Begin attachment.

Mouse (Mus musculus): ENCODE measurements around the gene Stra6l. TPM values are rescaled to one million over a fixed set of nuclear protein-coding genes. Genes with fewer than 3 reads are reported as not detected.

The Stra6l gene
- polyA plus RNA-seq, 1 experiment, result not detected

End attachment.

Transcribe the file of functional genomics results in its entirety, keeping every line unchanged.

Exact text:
Mouse (Mus musculus): ENCODE measurements around the gene Stra6l. TPM values are rescaled to one million over a fixed set of nuclear protein-coding genes. Genes with fewer than 3 reads are reported as not detected.

The Stra6l gene
- polyA plus RNA-seq, 1 experiment, result not detected